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I have a Windows 2008 R2 server with:

  • 1 x 80GB SCSI, partitioned:
    • 100MB reserved
    • 79GB NTFS windows
  • 2 x 1TB SCSI HDD running in a hardware RAID 0 striped configuration, partitioned:
    • 7GB RAW (left for guest swap)
    • 877GB RAW (left for guest root)
    • 976GB NTFS (used for other VM)

I'm trying to use the 2 RAW partitions for the Linux VM as I've seen that the default emulated virtual HDD seem to hurt I/O performance. I've configured the HDD in Vmware 8 for the VM but the ubuntu 12.10 server install shows the HDD as having the real full size (2TB), not the partition(877GB).

I've read on the internet that SCSI can cause issues with VMware RAW HDD, but I don't know how up to date that information is for VMware 8. If so would VirtualBox's RAW HDD work in this case?

Are there any methods I could use to improve HW I/O, as I want to use a Mysql database in the VM that would require lots of writes and reads.

Raid controller:

Model:             Dell PERC 6/I Integrated / Adapter
Interface Support: 3Gb/s SAS
PCI Support:       PCI-Express 1.0
SAS Connectors:    2x4 Internal
Cache Memory Size: 256MB
Write Back Cache:  Yes (BBU)
RAID Levels:       0,1,5,6,10,50,60
Max Drive Support: 16
RAID Support:      Hardware RAID
share|improve this question
@JavierRivera why remove the VirtualBox tag, even dough I've used VMware, I'm interested to hear from VirtualBox users if there is a better option/support/drivers for this in VirtualBox. See the VirtualBox related sub-question. – clickstefan Mar 16 '13 at 11:23
up vote 3 down vote accepted

I'd run away screaming from any documentation that mentions Lilo as a bootloader that you might be using. In this case VMWare 4's documentation (that you're citing) is 10 years old. Ignore it.

Also, if you need database performance, you don't want to be emulating anything.

Even a "raw" disk in VMWare is going through a virtual (read: emulated) disk controller. That's better than going through a virtual disk controller and then VMFS and then NTFS - but only just.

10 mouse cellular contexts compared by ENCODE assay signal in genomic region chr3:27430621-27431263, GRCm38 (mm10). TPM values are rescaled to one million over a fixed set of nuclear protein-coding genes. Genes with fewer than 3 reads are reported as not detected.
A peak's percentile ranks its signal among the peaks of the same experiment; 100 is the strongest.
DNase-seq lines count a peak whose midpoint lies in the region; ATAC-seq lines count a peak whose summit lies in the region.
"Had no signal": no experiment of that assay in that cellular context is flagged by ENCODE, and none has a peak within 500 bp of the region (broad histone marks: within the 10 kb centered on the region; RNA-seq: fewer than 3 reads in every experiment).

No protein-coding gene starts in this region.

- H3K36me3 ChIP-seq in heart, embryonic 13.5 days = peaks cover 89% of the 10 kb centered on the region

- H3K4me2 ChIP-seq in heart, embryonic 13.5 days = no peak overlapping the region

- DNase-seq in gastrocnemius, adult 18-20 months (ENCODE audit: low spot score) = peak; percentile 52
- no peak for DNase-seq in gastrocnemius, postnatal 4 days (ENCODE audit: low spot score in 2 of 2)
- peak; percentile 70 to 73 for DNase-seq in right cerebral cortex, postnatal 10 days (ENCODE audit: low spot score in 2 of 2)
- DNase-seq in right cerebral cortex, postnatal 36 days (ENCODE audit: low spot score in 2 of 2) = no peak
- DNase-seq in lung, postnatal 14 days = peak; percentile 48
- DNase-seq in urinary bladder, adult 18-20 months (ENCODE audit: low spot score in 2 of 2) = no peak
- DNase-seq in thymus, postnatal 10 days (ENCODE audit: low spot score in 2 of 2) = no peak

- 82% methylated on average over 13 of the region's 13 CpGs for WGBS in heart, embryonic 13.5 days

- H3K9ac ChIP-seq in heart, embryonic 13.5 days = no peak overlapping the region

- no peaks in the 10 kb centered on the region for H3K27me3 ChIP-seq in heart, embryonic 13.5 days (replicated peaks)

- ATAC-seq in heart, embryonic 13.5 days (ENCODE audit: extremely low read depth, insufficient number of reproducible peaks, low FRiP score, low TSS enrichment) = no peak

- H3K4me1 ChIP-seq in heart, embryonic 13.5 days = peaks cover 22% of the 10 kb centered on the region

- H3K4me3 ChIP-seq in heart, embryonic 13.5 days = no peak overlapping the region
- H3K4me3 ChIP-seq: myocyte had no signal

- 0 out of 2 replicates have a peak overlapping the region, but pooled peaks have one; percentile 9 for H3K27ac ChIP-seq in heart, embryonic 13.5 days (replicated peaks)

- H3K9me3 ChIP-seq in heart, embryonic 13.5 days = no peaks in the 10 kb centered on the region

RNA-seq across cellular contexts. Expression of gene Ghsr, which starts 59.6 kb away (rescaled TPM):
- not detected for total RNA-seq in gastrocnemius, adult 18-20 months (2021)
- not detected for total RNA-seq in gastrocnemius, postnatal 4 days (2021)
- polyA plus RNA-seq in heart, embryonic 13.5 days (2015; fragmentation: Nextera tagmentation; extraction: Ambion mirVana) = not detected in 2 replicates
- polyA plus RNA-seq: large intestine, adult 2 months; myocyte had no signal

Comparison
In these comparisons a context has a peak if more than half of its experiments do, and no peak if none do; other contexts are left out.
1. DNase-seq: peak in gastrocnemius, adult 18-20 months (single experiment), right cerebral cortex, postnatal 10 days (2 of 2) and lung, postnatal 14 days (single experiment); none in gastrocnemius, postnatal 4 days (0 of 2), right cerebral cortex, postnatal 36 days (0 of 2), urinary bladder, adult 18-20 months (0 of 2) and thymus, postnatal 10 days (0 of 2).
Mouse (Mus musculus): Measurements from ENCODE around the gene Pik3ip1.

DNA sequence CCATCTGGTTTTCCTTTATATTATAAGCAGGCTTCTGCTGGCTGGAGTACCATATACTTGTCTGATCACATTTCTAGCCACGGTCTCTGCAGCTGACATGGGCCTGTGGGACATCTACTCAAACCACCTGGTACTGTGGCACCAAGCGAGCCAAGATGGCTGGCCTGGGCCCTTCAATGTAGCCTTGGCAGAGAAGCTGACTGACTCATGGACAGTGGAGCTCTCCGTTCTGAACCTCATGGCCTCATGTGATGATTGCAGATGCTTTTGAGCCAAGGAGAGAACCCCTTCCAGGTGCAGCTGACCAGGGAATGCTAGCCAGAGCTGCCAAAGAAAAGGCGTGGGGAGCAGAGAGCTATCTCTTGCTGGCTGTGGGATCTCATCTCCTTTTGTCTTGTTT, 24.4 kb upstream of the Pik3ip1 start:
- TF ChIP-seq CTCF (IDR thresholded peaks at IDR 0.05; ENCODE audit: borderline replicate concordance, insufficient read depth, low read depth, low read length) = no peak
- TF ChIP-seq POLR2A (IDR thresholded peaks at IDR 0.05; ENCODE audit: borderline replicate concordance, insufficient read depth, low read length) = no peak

I'll be frank, your options are:

  • Install MySQL in Windows. I haven't tried it for yonks, but I believe it still works. Even if you keep the virtualised environment that interacts with the database, this would be better for high IO applications.

  • Dump or virtualise Windows, make Ubuntu the host. If your main application is Linux-based, ditch windows or at least kick it to a portion of the system that doesn't require much in the way of resources.

  • Move the database disk onto another disk controller and set VMWare to pass that through. I'm not sure if you can do this with the Workstation variants but "passthrough" is a good way to give VMs real native access to hardware. The overhead is fairly minimal too but it doesn't always work and it does require extra hardware if you only have one bus.

  • Split the system into two (or more) bare-metal installations.

share|improve this answer
How could I split the system into "two (or more) bare-metal installations." I have a dell Server that needs to have a native Windows Server running for some low usage database. – clickstefan Mar 14 '13 at 12:56
By that I mean two hardware servers: one Windows, one Ubuntu. Either that or look at lower-level splitting like vsphere. – Oli Mar 14 '13 at 13:03
The "Dump or virtualise Windows" was my first plan, but the server admin didn't agree, even though the main application is in Linux, so I'm looking for the next best thing. I've thought of "Installing MySQL in Windows" but I was afraid of losing linux-specific features, but after your suggestion I've seen that it has binaries even for cluster. – clickstefan Mar 14 '13 at 13:08

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